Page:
Reading the allegations in Count II in context with the other allegations of the SAC, Plaintiff appears to assert that BANA failed to properly account for Plaintiff's mortgage payments and improperly denied Plaintiff the work-out for which she qualified so that BANA could improperly place Plaintiff in default and foreclose on the subject property. In carrying this scheme to fruition, BANA allegedly made various misrepresentations upon which Plaintiff relied including, for example, that foreclosure would not proceed during loan modification review, see Doc. No. 49, SAC ¶¶ 32, 41, that it owned the note and mortgage even though it later asserted that it did not; id. ¶¶ 38, 50, and, implicit with it servicing the loan, that it would properly credit Plaintiff's payments and not seek foreclosure while the loan was current. Plaintiff's reliance on these misrepresentations is clear enough -- Plaintiff continued to make her payments and seek a loan modification from BANA even though BANA was proceeding with foreclosure and possibly did not even own the note and/or mortgage. The SAC further alleges the time frames during which BANA failed to properly credit her payments and changed its positions on Plaintiff's loan modification, and that Plaintiff nonetheless timely made her payments. Although the SAC could have included more details describing these events, they are sufficient to provide time, place, and nature of the alleged fraud and therefore state this claim with sufficient particularity. See In re GlenFed, Inc. Sec. Litig., 42 F.3d at 1547-48.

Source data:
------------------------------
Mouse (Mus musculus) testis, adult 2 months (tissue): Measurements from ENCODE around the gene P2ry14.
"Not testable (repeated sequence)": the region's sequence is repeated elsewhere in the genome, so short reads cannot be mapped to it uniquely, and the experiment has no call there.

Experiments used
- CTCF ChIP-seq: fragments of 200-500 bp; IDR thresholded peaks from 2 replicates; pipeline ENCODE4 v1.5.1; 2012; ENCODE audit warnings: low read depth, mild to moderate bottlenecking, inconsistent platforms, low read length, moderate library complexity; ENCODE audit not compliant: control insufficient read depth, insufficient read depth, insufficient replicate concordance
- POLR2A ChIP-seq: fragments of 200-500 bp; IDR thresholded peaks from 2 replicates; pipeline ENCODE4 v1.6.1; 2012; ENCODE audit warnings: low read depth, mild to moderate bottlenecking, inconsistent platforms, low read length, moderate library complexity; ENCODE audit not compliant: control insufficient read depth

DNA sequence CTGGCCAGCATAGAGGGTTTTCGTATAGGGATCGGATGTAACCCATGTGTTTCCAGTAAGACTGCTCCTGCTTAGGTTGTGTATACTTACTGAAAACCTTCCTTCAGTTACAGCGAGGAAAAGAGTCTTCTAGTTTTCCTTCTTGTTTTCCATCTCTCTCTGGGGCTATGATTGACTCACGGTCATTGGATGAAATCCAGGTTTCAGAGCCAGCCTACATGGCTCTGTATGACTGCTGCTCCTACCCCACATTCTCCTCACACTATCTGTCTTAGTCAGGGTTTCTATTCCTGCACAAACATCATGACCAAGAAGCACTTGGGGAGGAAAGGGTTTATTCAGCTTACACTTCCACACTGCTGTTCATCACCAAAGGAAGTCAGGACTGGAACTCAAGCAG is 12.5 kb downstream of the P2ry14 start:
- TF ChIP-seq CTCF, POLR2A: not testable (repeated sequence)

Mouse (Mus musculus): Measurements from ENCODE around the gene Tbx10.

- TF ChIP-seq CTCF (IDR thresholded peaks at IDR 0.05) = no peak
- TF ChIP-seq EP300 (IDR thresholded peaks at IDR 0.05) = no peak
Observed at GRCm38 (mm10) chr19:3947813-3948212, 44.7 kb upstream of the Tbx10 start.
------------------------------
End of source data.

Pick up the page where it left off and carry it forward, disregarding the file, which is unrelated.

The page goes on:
The court rejects, however, that Plaintiff has stated a claim to the extent it is based on an assertion that Defendants foreclosed without proper title and/or improperly reported negative information regarding Plaintiff to credit reporting agencies. See Doc. No. 49, SAC ¶ 81(h), (i). The SAC includes no allegations explaining the basis of these assertions. For example, the SAC fails to assert that BANA ever actually claimed that it owned the subject property -- rather, according to the SAC, it appears that BANA may have been the servicer only. The SAC further fails to include any factual allegations whatsoever explaining what information Defendants reported to the credit reporting agencies, when Defendants provided the information, why this information was false, and precisely how this information lowered her credit scores. Indeed, without such allegations, Plaintiff has failed to meet her obligations under Rule 12(b)(6), much less the more rigorous standards of Rule 9(b).